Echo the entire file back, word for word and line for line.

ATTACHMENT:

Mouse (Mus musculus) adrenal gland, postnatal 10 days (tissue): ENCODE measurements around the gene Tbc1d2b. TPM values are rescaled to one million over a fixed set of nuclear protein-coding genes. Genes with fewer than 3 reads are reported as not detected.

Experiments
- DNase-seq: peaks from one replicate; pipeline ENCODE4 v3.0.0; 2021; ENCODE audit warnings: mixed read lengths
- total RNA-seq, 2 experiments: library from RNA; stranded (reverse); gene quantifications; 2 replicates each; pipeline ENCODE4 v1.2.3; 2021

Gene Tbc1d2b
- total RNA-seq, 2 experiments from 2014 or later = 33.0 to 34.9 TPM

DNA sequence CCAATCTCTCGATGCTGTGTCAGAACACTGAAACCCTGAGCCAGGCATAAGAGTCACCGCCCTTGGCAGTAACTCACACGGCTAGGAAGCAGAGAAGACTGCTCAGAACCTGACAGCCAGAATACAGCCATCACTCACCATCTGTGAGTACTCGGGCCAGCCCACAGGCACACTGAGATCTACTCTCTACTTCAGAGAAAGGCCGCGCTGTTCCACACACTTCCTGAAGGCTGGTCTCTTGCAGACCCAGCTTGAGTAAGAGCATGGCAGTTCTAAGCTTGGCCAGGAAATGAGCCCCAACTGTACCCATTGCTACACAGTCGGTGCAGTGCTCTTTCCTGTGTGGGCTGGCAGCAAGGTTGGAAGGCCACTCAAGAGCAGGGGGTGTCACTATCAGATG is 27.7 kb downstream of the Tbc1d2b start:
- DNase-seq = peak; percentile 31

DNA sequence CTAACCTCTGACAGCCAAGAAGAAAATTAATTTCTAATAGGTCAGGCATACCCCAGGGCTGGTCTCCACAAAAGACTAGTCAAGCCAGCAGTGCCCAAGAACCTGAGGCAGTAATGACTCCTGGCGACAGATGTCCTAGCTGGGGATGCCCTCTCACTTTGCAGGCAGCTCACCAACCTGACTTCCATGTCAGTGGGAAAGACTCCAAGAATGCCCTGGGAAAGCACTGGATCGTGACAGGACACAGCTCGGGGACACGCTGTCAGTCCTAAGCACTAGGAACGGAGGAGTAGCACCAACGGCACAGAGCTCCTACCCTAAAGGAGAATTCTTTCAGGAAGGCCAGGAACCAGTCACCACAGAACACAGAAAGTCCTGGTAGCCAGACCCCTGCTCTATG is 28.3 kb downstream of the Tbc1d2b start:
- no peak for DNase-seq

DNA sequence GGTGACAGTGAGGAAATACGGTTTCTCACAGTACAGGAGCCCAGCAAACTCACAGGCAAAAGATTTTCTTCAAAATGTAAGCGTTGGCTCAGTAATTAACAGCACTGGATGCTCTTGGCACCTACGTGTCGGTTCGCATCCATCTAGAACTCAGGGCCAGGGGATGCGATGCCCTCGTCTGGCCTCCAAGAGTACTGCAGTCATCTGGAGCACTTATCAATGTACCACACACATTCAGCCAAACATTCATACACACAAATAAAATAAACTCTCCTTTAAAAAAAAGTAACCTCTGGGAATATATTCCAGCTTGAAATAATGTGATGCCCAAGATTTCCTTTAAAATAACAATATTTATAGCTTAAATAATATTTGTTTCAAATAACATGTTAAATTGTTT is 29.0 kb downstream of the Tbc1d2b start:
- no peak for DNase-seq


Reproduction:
Mouse (Mus musculus) adrenal gland, postnatal 10 days (tissue): ENCODE measurements around the gene Tbc1d2b. TPM values are rescaled to one million over a fixed set of nuclear protein-coding genes. Genes with fewer than 3 reads are reported as not detected.

Experiments
- DNase-seq: peaks from one replicate; pipeline ENCODE4 v3.0.0; 2021; ENCODE audit warnings: mixed read lengths
- total RNA-seq, 2 experiments: library from RNA; stranded (reverse); gene quantifications; 2 replicates each; pipeline ENCODE4 v1.2.3; 2021

Gene Tbc1d2b
- total RNA-seq, 2 experiments from 2014 or later = 33.0 to 34.9 TPM

DNA sequence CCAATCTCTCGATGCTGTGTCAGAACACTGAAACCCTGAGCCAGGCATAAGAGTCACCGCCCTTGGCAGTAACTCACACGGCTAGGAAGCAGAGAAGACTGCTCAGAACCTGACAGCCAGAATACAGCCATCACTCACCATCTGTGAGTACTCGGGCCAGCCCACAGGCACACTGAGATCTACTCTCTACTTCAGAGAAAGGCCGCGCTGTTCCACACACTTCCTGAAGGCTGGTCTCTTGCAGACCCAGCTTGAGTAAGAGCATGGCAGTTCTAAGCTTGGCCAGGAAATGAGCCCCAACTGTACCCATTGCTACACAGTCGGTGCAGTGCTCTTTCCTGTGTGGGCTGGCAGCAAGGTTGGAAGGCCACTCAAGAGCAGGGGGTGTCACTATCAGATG is 27.7 kb downstream of the Tbc1d2b start:
- DNase-seq = peak; percentile 31

DNA sequence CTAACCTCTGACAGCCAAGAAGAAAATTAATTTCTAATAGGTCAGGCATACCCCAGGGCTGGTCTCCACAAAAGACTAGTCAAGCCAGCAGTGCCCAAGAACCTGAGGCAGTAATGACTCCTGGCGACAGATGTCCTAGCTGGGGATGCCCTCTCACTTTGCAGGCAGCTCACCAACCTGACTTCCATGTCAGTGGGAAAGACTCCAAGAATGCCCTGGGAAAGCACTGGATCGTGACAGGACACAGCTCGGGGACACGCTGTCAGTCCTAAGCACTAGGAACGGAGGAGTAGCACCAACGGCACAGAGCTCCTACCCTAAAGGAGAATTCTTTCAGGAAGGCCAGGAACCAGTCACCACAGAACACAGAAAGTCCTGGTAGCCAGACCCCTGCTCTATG is 28.3 kb downstream of the Tbc1d2b start:
- no peak for DNase-seq

DNA sequence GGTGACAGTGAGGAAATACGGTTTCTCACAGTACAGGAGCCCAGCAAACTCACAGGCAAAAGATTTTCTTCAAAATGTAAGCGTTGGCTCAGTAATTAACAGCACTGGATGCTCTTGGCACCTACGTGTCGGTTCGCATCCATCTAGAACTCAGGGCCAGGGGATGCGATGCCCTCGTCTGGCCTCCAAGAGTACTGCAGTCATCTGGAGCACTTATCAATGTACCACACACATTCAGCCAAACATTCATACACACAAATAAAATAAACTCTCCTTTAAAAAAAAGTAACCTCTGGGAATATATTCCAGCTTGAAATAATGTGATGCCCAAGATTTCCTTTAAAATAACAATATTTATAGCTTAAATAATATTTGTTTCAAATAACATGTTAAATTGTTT is 29.0 kb downstream of the Tbc1d2b start:
- no peak for DNase-seq